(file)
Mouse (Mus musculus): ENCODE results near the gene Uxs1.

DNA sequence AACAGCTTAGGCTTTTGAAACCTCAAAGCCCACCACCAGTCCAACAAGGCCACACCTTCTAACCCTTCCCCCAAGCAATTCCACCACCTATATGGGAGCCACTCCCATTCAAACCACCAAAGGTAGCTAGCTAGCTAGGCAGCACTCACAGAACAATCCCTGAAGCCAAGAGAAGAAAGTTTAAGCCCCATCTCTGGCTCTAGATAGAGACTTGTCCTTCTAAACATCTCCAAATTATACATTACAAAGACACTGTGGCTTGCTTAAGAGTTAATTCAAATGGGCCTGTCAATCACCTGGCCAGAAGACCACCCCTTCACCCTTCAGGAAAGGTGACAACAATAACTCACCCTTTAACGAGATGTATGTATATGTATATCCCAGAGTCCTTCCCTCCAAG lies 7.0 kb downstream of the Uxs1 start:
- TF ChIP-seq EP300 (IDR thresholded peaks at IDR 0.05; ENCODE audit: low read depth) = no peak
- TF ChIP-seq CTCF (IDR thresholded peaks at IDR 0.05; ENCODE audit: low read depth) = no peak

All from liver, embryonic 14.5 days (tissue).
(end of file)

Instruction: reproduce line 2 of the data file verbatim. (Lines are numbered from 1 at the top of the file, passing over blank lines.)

DNA sequence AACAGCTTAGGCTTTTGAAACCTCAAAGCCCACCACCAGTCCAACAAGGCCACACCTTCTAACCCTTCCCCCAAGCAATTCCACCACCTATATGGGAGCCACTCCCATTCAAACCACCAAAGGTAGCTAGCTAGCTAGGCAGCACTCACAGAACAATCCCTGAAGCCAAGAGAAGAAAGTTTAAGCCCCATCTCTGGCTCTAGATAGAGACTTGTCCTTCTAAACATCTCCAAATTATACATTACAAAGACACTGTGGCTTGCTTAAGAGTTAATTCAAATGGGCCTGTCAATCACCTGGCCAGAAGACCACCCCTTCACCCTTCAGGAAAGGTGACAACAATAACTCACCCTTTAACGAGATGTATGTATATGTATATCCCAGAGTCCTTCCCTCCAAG lies 7.0 kb downstream of the Uxs1 start: